I am not a morning person–not by anyone’s wild stretch of anybody’s imagination. Yet I still thought it was just desserts that my husband and I had to get up at 5:15 the morning of my surgery to appear on time for my procedure. His hip surgery required us to do the same.
We drove to the medical center in the dark, making it up to the surgery center in time to watch the sunrise. It was a brilliant shade of red as it made its way through the various layers of haze on the Houston horizon.
Unlike my last visit to the doctor, this time I was making jokes. I had a captive audience, and, since I have the same kind of macabre sense of humor as many in the medical profession, I had everybody in stitches.
My surgeon came in–in a very good mood–and noticed that I was in a very good mood, so when he signed my right arm (as they all do to make sure they’re working on the correct limb), he wrote in big bold letters, “YES!” I really liked that sentiment and felt very comforted by it.
My husband, of course, stayed with me until they rolled me down the hall. It’s a very surreal experience watching the ceiling tiles go past you overhead. I thought I would be asleep by the time I got to the operating room. No such luck.
As I looked above me at the lights, I remembered another situation where I was wheeled into an operating room. That was 50 years ago when I fell on a glass bottle at the tender age of two and sliced all the way through my right arm, clear to the bone. I was unwilling to stay still for them to stitch it up while I was awake. I even succeeded in escaping a straitjacket. (Insert cheeky joke here.) So, they decided to put me under in order to sew my arm up. Still, I very distinctly remember those lights and the doctors in their surgical gowns and masks. I even remember that one of them wore glasses. He looked down at me and told me everything was going to be all right.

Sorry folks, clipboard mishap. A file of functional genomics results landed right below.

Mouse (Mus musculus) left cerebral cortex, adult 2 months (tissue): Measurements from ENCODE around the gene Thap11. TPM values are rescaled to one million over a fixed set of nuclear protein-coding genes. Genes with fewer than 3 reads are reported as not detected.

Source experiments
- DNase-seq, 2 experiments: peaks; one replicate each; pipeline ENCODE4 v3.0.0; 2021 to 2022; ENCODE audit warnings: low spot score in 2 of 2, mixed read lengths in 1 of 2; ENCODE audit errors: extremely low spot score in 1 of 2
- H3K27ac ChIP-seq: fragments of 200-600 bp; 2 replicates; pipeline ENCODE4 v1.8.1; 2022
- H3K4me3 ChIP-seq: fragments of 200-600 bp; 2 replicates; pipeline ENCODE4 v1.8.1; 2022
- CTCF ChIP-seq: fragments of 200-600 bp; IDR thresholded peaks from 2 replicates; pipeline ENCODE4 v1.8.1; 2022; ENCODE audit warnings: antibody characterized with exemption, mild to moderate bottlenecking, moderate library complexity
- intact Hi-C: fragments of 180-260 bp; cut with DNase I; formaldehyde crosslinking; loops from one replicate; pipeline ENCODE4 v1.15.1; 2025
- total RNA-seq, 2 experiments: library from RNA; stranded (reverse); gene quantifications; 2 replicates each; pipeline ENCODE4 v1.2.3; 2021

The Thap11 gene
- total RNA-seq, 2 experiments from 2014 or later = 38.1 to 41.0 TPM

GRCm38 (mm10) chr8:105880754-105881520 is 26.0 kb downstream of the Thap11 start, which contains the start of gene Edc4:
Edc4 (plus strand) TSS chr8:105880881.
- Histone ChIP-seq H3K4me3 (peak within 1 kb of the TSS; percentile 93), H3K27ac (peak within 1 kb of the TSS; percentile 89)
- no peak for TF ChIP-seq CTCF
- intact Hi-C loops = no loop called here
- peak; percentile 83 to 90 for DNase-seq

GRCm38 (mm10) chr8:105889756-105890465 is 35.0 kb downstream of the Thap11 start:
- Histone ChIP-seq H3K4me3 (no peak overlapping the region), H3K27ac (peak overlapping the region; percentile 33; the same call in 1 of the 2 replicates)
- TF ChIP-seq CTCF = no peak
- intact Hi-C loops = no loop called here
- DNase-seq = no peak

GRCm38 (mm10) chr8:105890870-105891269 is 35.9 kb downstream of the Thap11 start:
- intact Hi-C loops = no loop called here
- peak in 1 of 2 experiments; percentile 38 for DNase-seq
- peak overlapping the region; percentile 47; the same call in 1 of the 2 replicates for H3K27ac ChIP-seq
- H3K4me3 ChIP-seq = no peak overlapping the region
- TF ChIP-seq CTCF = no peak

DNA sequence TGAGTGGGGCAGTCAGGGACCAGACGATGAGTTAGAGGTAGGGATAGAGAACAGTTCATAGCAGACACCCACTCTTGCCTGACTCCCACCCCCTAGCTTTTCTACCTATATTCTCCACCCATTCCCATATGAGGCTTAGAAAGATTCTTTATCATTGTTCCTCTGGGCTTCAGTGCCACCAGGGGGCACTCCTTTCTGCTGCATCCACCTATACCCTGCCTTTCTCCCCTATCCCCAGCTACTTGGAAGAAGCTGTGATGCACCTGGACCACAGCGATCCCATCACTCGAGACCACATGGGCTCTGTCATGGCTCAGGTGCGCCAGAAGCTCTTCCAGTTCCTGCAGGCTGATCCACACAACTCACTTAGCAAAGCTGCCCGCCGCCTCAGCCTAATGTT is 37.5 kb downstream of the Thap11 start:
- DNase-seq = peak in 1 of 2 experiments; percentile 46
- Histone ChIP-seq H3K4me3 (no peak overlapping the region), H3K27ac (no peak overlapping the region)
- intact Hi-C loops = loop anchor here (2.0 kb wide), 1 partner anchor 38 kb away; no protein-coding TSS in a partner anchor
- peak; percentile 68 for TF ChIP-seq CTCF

Well, this time, they didn’t have surgical gowns on, but they did have scrubs on, and they did have masks on, and my doctor even wore glasses. I don’t remember what story I was telling my captive audience, but I can pretty much guarantee that I fell asleep midsentence.
The procedure was short and sweet, and I felt like I woke up suddenly in the recovery room. I looked up at the nurse, raised my bandaged hand and wiggled my fingers. No pain. Other than the surgery pain, of course. I was elated. I started monologuing right then and there. The look on the nurse’s face was a mixture of complete amusement and surprise. When I took a breath, she said, “No one has ever woken up like that. “
I laid there with a silly grin on my face, humming the entire time while the nurse filled out paperwork and went to retrieve my husband. A single thought kept running through my head. I’m going to be OK.
We’re ALL going to be ok. Until next time, dear readers. May your bobbins be full and your seams straight!